Students and community members agitating for the university’s support stormed Cheadle Hall yesterday, vowing to sit in until they had concrete answers to their demands.
The students, who left the building in order to avoid arrest that evening, did get to meet with Chancellor Henry T. Yang later in the evening. Yang was on a trip to Northern California to lobby the California Coastal Commission regarding increased campus housing, but he made an impromptu diversion to meet with the group at midnight.
The protesters, who were camped out as of press time in the Pardall Corridor between Storke Tower and the Women’s Center, began the march at around 12 p.m.
Numbering about 70 strong, they wended their way through the crowded Activities Faire in Storke Plaza, shouting loud slogans in English and Spanish.
The rally was met by administrators – including the chancellor’s administrative assistant Kevin McCauley, dean of students Yonie Harris, and HR director Cynthia Cronk – standing at the front door of Cheadle Hall. The protestors, led by Morris and fourth-year women’s studies major Joel Rodriguez-Flores, marched through the line and proceeded to the fifth floor, where the chancellor’s office is located.
The protesters’ demands are threefold: They ask that the administration support the Cedarwood tenants, release $3.2 million for UCSB service worker pay increases and support affirmative action.
Protesters claim the state earmarked $3.2 million for UCSB in the 2006 California state budget, but Yang denied late last night that the funds existed, saying that he had spoken to UCOP about the matter and could not find the money.
Though the chancellor was not present during the daytime, he had asked Cronk and Harris to read a prepared statement. Cronk was the first to address the crowd in a jam-packed hallway on the 5th floor. She said Chancellor Yang was working on the payment issue, and that a resolution was expected soon.
“We sent a proposal about the raises to UCOP,” Cronk read from the statement. “We expect they will respond in the near future… UCOP insisted that [the raise] is on a system-wide basis. [Yang will continue to] talk with Dynes and the other chancellors.”
According to Yang, the UCOP proposal will come from limited funds UCSB already has, and not from any state budget-allocated money.
Following the completion of her statement, American Federation of State, County & Municipal Employees union representative Claude Piller commented that Cronk had failed to address the Cedarwood issue, and said that the response was not satisfactory.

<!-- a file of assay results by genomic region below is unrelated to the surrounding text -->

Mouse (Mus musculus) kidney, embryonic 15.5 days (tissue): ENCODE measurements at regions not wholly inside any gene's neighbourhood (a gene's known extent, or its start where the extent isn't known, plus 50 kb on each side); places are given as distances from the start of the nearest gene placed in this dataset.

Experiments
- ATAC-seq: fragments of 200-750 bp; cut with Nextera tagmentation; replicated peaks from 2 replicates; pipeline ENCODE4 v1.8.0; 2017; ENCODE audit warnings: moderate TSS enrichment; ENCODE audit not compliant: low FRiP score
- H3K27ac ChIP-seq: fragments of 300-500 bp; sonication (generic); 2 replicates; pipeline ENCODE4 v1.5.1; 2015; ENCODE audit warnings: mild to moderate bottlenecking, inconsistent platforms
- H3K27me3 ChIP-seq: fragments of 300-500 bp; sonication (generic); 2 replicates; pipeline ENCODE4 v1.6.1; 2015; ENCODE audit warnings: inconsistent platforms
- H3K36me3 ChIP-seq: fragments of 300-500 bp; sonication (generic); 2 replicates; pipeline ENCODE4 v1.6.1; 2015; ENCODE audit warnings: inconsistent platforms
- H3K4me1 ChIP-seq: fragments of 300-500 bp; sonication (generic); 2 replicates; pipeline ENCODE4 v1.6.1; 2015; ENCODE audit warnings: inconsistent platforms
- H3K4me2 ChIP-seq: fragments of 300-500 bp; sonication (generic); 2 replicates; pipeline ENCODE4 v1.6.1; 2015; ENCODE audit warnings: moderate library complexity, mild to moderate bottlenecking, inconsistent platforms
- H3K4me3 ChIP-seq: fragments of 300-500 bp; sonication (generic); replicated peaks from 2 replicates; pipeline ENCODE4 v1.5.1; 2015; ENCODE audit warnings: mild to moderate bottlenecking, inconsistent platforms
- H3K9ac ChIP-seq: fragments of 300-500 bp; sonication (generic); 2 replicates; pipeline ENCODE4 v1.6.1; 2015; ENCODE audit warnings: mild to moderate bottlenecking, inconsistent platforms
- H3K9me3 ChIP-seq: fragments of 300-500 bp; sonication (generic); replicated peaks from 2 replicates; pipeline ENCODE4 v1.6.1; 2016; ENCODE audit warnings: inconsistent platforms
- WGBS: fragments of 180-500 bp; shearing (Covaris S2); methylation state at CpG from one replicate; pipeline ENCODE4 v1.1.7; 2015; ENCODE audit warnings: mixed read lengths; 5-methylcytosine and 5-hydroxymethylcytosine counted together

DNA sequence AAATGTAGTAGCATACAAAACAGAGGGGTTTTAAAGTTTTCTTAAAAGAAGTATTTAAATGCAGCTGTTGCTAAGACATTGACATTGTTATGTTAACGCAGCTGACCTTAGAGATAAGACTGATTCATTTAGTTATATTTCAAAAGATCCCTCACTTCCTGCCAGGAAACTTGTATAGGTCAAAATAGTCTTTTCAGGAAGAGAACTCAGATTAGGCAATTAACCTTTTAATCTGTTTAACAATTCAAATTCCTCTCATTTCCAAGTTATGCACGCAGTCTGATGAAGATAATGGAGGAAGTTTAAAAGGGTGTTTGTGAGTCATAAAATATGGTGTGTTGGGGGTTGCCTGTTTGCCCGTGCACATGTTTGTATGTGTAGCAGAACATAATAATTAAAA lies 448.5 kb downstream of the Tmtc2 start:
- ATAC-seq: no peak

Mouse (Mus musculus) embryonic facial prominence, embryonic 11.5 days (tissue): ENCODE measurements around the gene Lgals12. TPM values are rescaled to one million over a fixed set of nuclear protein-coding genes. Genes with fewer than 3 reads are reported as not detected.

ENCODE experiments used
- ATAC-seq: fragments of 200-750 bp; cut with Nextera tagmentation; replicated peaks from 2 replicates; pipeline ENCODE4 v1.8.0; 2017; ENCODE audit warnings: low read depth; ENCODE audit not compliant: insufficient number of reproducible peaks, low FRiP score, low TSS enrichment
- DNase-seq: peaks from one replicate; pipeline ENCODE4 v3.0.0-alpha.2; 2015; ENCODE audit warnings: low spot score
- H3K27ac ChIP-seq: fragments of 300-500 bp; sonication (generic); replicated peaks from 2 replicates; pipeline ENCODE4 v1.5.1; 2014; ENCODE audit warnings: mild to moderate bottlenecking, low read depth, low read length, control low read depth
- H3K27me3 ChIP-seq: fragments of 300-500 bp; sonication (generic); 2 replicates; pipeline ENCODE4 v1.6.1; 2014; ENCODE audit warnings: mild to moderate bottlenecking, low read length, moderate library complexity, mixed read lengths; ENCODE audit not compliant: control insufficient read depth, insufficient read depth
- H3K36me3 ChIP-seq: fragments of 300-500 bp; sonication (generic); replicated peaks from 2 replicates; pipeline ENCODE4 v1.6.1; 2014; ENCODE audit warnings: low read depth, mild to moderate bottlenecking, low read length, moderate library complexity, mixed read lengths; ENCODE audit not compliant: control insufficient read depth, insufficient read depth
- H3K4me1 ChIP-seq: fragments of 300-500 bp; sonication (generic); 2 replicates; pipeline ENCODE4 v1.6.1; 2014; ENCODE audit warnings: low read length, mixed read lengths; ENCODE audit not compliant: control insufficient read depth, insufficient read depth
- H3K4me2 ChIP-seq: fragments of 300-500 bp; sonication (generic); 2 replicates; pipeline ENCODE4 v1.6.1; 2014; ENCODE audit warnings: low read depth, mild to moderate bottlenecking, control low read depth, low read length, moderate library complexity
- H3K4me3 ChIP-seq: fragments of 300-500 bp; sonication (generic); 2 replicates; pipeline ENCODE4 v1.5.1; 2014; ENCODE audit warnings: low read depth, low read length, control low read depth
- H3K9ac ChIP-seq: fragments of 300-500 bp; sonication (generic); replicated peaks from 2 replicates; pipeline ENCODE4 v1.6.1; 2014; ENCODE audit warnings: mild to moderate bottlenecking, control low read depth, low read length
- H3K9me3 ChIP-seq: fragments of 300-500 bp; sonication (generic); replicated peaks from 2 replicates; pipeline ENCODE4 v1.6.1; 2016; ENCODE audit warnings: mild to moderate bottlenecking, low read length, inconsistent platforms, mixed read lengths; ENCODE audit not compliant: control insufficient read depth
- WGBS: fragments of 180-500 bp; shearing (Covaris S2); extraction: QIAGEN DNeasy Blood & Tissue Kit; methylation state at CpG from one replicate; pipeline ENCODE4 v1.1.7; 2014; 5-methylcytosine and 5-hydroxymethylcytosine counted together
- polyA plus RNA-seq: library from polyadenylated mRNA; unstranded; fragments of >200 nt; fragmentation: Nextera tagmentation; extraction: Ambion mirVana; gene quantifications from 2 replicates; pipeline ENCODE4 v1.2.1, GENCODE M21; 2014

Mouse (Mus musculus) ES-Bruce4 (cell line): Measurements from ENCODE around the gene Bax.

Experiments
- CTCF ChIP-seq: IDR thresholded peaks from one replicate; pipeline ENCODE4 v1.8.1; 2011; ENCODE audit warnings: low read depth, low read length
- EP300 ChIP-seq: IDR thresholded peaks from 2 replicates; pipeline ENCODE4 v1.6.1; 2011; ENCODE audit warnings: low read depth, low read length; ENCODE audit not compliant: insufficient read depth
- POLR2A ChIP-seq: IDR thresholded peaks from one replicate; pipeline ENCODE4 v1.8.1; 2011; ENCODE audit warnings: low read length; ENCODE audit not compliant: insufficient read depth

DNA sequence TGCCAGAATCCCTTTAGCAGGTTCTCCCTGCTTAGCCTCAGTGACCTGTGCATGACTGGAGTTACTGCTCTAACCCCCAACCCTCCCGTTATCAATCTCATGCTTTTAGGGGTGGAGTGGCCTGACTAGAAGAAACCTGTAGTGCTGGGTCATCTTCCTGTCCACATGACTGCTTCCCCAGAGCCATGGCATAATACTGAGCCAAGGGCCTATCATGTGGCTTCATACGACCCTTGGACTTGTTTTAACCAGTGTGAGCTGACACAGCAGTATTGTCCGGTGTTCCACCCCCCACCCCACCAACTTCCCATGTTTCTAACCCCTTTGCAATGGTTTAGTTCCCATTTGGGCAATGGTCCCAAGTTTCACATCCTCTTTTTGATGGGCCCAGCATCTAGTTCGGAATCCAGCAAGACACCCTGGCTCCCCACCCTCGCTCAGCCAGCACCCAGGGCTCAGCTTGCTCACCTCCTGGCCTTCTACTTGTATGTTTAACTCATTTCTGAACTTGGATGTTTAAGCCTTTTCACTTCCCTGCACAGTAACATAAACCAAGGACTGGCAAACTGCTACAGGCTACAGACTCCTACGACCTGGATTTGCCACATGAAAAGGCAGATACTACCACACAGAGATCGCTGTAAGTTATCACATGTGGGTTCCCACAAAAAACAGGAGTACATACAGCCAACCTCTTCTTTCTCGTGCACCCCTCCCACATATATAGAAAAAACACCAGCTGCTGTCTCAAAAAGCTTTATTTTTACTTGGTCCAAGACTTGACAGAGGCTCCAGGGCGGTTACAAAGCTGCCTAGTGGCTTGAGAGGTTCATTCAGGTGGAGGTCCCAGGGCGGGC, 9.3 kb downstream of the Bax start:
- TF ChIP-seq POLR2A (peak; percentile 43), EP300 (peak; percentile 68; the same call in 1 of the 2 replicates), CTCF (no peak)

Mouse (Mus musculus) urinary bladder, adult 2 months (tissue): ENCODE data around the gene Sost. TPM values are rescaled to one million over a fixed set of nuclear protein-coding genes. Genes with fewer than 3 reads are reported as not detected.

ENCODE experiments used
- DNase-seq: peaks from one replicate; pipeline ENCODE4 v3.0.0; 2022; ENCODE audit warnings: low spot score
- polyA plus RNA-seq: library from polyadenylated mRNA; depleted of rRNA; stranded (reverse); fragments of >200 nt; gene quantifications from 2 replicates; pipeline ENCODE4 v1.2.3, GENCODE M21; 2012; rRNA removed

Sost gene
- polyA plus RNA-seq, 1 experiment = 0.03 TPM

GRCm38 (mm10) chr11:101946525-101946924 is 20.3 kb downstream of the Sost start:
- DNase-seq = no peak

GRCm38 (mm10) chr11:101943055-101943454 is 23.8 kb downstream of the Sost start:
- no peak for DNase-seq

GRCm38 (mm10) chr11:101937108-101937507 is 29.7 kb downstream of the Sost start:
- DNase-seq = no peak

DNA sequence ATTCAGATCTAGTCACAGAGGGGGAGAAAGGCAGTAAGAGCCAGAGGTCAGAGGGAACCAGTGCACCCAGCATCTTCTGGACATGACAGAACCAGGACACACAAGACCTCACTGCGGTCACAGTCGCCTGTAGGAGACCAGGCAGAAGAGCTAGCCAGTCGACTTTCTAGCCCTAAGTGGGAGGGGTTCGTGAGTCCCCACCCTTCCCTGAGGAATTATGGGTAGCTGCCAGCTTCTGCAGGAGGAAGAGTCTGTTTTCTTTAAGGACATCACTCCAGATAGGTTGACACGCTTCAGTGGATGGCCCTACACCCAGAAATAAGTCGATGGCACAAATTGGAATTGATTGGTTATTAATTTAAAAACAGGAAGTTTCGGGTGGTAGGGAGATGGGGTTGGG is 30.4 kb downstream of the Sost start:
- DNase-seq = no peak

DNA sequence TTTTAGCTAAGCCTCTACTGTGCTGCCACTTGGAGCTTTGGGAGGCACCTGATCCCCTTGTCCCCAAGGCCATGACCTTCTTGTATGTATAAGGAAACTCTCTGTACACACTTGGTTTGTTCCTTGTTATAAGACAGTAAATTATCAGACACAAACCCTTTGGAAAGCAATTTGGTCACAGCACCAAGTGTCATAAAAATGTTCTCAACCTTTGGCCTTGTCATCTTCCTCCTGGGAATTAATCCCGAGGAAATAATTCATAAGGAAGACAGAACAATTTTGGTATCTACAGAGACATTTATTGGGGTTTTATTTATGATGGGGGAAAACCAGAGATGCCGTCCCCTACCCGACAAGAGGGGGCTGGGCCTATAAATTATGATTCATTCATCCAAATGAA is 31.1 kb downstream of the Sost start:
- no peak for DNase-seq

“We don’t think this is enough, we’ve heard this before,” Piller said. “In addition, we’re here for the families of I.V… [Yang] can use some money from his discretionary fund to help the families move.”
Harris took the floor next, and squinting in the glare of lights from television cameras, proceeded to comment on the Isla Vista evictions, pledging to communicate with the county and saying that the university was working to remove pressure on I.V. by building new student and faculty housing.
“We will work with the county,” Harris read. “We have been constructing housing on campus. [Chancellor Yang supports] I.V. as home to a wide range of people.”
After making additional comments in which she said UCSB supports diversity, Harris expressed her support for the students gathered in the hallway.
“The students and workers are very passionate about this,” Harris said. “We’re trying our best to do justice to them.”
She also stressed that she had no problem with the students’ presence in the building so long as they remained peaceful.
“It will be a little noisier than normal,” Harris said. “They’re making their point, and that’s fine as long as people can get to the door if they need to.”
According to Rodriguez-Flores, campus security asked the group to leave or face arrest later on, and they complied around 5 p.m.
The protestors, who returned to their tents, met with Yang and Vice Chancellor of Facilities Management Marc Fisherat around a.m.
The protesters presented their demands once again, and Morris asked that the university donate $160,000 in discretionary funds toward helping the families relocate. Yang responded that he was unable to do so because it was considered public money, however he did pledge to try and steer private donors towards the cause directly.
Yang also donated $100 of his own money, which he took from his wallet to cheers from the audience. He said he would continue to work on the three concerns brought up by the protesters.